Cuomo: enforce rules or lose aid

Gov. Andrew Cuomo speaks during a coronavirus briefing in Manhattan on Aug. 3. Courtesy of Gov. Andrew Cuomo’s office

ALBANY — A top Democrat weighed limiting Gov. Andrew Cuomo’s broadened emergency powers during the COVID-19 pandemic after the governor sent letters to select municipalities Wednesday threatening to withhold state funding unless the local officials effectively enforce state COVID-19 mandates.

The mandates are in place to slow the spread of the novel coronavirus.

The state Department of Health sent a letter to government officials in New York City, Orange and Rockland counties, the town of Ramapo and adjoining village of Spring Valley in Rockland County on Wednesday requiring they enforce the state’s coronavirus mandates, including limiting crowds or capacity in buildings or at public gatherings and closing schools within cluster zones.

Not enforcing Cuomo’s COVID-19 executive mandates violates Section 16 of state Public Health Law, especially in “red zones,” or area hotspots, that have appeared over the last several weeks in Orange and Rockland counties and Brooklyn. State funding will be withheld from localities that fail to enforce the law, the governor said.

“If I had to do it over again, I would have taken over enforcement on day one,” Cuomo said Wednesday during a conference call with reporters. “The primary responsibility of the entire situation for local governments is enforcement. I don’t have the resources to do enforcement statewide.”

The downstate clusters and microclusters are largely attributed to religious gatherings and ceremonies recently held by scores of New Yorkers in the ultra-Orthodox or Hasidic Jewish communities.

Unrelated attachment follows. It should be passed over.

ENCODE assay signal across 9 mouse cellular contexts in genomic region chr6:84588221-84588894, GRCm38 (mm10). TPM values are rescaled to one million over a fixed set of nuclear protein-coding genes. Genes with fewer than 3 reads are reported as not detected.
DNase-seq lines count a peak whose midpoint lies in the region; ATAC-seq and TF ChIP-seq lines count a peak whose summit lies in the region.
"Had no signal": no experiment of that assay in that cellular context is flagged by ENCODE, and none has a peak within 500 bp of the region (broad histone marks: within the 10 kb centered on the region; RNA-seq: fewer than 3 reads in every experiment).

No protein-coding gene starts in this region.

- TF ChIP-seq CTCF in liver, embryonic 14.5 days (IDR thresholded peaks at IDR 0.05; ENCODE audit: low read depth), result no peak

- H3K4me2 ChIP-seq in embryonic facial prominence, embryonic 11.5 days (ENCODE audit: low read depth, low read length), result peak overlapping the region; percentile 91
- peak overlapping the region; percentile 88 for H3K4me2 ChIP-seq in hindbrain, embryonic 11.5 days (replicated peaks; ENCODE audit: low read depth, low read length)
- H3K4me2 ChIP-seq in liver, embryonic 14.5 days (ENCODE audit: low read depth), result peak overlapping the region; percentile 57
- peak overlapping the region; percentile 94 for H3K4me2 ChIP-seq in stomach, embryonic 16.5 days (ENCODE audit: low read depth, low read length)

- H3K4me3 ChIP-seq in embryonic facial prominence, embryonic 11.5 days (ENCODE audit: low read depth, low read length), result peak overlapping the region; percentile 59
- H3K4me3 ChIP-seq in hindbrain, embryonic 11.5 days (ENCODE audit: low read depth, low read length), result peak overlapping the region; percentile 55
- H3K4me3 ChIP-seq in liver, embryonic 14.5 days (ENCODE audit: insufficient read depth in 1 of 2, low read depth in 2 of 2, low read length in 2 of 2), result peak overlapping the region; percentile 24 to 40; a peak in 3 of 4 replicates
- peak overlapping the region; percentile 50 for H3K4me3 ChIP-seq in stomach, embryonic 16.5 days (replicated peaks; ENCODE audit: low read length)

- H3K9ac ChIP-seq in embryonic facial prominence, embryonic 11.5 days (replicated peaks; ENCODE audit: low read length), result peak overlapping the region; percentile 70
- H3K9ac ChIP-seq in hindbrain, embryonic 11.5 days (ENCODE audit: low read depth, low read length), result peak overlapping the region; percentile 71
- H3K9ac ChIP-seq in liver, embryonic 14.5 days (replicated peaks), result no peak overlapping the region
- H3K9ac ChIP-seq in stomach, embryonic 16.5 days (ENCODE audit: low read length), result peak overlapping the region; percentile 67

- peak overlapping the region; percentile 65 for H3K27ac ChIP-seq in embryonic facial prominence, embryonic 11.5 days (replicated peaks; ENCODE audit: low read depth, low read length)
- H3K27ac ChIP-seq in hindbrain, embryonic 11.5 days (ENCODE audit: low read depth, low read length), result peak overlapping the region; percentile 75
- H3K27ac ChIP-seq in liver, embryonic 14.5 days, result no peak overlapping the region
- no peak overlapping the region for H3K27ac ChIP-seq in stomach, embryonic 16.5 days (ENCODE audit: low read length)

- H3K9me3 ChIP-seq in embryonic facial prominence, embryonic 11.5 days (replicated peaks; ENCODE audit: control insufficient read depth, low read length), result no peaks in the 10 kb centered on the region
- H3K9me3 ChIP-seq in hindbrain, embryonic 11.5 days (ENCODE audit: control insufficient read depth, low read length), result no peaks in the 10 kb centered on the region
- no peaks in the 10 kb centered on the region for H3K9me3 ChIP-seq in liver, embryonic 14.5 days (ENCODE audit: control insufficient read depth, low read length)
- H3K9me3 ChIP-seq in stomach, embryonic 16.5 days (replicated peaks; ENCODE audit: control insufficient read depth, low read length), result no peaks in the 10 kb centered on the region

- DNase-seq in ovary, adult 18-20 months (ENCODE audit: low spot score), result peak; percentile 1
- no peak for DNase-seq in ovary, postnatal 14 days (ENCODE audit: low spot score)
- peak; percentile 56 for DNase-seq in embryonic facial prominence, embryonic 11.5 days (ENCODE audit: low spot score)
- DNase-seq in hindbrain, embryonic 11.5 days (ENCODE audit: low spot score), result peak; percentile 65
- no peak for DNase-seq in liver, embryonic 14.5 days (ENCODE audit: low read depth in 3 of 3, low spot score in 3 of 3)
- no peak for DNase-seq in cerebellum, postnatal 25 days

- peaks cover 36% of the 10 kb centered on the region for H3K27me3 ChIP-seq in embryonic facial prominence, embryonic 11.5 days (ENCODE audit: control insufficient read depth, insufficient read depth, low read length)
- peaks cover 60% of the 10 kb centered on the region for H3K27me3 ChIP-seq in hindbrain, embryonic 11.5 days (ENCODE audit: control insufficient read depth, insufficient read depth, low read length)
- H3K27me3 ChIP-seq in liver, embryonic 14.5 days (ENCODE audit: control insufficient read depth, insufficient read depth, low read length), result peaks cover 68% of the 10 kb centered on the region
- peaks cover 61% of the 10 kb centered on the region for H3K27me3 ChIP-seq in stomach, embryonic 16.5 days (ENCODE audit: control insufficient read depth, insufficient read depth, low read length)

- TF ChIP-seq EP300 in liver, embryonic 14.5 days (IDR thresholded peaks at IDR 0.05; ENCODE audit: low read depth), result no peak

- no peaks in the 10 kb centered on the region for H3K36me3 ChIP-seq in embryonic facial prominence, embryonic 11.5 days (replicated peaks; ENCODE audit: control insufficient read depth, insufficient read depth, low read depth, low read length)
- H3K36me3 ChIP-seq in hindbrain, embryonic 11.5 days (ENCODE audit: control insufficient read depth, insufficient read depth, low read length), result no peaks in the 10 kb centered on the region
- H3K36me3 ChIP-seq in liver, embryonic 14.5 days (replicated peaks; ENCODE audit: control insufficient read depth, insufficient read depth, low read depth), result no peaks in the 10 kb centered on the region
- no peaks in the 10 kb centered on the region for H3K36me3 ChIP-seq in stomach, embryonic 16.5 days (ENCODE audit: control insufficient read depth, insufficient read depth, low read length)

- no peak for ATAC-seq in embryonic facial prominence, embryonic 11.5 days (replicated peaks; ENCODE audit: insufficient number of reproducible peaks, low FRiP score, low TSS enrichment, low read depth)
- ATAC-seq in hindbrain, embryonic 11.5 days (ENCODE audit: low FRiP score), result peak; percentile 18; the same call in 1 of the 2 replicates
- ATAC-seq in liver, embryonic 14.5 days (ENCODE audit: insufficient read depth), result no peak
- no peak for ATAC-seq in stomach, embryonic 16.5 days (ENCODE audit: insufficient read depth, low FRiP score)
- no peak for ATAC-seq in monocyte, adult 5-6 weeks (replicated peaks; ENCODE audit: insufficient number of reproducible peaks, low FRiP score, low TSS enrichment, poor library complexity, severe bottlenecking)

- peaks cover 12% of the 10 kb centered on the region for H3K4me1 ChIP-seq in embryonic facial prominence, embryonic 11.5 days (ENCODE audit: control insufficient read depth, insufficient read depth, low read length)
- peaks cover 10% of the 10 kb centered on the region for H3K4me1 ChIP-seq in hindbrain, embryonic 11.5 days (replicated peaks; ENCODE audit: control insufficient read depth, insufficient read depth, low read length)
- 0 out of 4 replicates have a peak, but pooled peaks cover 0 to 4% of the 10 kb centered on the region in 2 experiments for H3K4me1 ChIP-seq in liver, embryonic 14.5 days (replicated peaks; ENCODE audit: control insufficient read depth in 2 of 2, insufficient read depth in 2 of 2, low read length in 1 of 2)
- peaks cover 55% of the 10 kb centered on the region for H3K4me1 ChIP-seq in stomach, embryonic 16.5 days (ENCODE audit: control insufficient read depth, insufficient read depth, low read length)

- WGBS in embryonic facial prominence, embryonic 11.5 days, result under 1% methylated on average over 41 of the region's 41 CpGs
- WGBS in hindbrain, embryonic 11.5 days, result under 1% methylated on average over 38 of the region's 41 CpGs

“The enforcement from the local governments is very uneven, especially when it’s politically sensitive,” Cuomo said. “That’s what we’re running into with a lot of these ultra-Orthodox communities, who are also very politically powerful. Don’t kid yourself.”

Schools within a 2.5-mile radius of state hotspots, or microclusters, are ordered closed. Schools that have continued to operate also risk losing state aid and were sent a similar letter from the DOH on Wednesday.

“If they don’t, we will withhold funding,” Cuomo said of enforcement in school districts. “I don’t like to do that, budgets are tough all across the board. I don’t know how else to get them to actually do the enforcement they need to do.

“We’re withholding funding until the matter is resolved to our satisfaction,” he added. “We do not know at this time when that will be, but we are commencing holding funding from those schools. ... This is a last and final warning.”

Child care centers will be allowed to continue to operate within a school, but must be licensed and be inspected to ensure the entity is complying with state COVID-19 regulations.

The decision was met with criticism by state Senate Deputy Majority Leader Mike Gianaris, D-Queens.

“Is he going to label them anarchist jurisdictions, too?” Gianaris posted on Twitter minutes after the governor’s announcement Wednesday. “If this threat is implemented and desperately needed funds are withheld, the Legislature should reconvene immediately and revoke emergency powers.”

State Senate Minority Leader Rob Ortt, R-North Tonawanda, attributed the decision to the state’s one-party Democratic rule in the Senate, Assembly and governorship.

“Thanks to a Democrat-controlled Legislature, which refuses to rescind Gov. Cuomo’s unbridled, unchecked powers, today the governor threatened to defund local governments that don’t follow his mandates,” Ortt said in a statement late Wednesday. “State aid to localities helps businesses, schools and residents across the state — all struggling to survive. Withholding local funding will only further raise taxes and is further evidence that it’s time to rescind the governor’s broad emergency powers.”

Cuomo expects COVID-19 microclusters and infection situations to continue for at least a year, or until a successful coronavirus vaccine is available to a majority of the state population.

The stricter coronavirus regulations will be reduced, or dropped, in areas after COVID-19 infections decline, the governor said.

“We can distinguish block by block, and we will,” Cuomo said. “So for those groups getting the numbers under control, God bless, and if the numbers are under control, we’ll reduce regulations. For the areas that are not, we will increase regulations.”

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